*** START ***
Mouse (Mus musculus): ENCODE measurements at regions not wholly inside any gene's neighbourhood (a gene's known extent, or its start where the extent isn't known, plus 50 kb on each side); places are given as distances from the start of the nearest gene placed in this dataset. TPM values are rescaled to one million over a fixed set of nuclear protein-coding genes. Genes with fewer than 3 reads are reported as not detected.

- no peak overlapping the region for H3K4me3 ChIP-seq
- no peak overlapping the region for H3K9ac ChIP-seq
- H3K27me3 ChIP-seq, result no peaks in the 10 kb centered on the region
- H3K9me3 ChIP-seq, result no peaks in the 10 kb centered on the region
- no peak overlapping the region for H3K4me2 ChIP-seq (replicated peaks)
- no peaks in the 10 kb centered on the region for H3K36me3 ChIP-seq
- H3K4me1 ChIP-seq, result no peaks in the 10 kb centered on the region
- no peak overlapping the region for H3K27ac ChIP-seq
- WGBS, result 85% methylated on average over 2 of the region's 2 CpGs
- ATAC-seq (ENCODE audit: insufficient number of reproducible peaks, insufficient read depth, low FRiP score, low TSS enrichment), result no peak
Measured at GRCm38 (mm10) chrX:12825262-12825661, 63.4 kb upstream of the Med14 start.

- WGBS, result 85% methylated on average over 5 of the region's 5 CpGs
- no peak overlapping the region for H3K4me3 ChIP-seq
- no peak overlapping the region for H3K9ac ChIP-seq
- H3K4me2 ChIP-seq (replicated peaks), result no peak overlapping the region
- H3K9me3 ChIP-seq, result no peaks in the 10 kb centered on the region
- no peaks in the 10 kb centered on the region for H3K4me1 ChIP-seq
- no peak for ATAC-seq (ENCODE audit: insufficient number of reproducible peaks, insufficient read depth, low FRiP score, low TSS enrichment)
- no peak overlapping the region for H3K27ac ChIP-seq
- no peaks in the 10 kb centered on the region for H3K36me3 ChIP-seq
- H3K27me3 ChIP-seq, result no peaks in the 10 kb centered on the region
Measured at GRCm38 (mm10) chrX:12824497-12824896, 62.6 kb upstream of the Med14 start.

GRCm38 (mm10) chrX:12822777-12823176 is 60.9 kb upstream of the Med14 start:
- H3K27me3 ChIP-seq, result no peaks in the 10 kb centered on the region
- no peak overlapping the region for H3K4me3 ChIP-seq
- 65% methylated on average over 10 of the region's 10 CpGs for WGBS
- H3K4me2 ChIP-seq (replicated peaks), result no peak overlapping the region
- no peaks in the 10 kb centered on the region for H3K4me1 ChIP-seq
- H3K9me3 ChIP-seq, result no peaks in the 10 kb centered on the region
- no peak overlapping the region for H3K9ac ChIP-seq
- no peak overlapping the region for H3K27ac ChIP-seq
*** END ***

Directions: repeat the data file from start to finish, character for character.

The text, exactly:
Mouse (Mus musculus): ENCODE measurements at regions not wholly inside any gene's neighbourhood (a gene's known extent, or its start where the extent isn't known, plus 50 kb on each side); places are given as distances from the start of the nearest gene placed in this dataset. TPM values are rescaled to one million over a fixed set of nuclear protein-coding genes. Genes with fewer than 3 reads are reported as not detected.

- no peak overlapping the region for H3K4me3 ChIP-seq
- no peak overlapping the region for H3K9ac ChIP-seq
- H3K27me3 ChIP-seq, result no peaks in the 10 kb centered on the region
- H3K9me3 ChIP-seq, result no peaks in the 10 kb centered on the region
- no peak overlapping the region for H3K4me2 ChIP-seq (replicated peaks)
- no peaks in the 10 kb centered on the region for H3K36me3 ChIP-seq
- H3K4me1 ChIP-seq, result no peaks in the 10 kb centered on the region
- no peak overlapping the region for H3K27ac ChIP-seq
- WGBS, result 85% methylated on average over 2 of the region's 2 CpGs
- ATAC-seq (ENCODE audit: insufficient number of reproducible peaks, insufficient read depth, low FRiP score, low TSS enrichment), result no peak
Measured at GRCm38 (mm10) chrX:12825262-12825661, 63.4 kb upstream of the Med14 start.

- WGBS, result 85% methylated on average over 5 of the region's 5 CpGs
- no peak overlapping the region for H3K4me3 ChIP-seq
- no peak overlapping the region for H3K9ac ChIP-seq
- H3K4me2 ChIP-seq (replicated peaks), result no peak overlapping the region
- H3K9me3 ChIP-seq, result no peaks in the 10 kb centered on the region
- no peaks in the 10 kb centered on the region for H3K4me1 ChIP-seq
- no peak for ATAC-seq (ENCODE audit: insufficient number of reproducible peaks, insufficient read depth, low FRiP score, low TSS enrichment)
- no peak overlapping the region for H3K27ac ChIP-seq
- no peaks in the 10 kb centered on the region for H3K36me3 ChIP-seq
- H3K27me3 ChIP-seq, result no peaks in the 10 kb centered on the region
Measured at GRCm38 (mm10) chrX:12824497-12824896, 62.6 kb upstream of the Med14 start.

GRCm38 (mm10) chrX:12822777-12823176 is 60.9 kb upstream of the Med14 start:
- H3K27me3 ChIP-seq, result no peaks in the 10 kb centered on the region
- no peak overlapping the region for H3K4me3 ChIP-seq
- 65% methylated on average over 10 of the region's 10 CpGs for WGBS
- H3K4me2 ChIP-seq (replicated peaks), result no peak overlapping the region
- no peaks in the 10 kb centered on the region for H3K4me1 ChIP-seq
- H3K9me3 ChIP-seq, result no peaks in the 10 kb centered on the region
- no peak overlapping the region for H3K9ac ChIP-seq
- no peak overlapping the region for H3K27ac ChIP-seq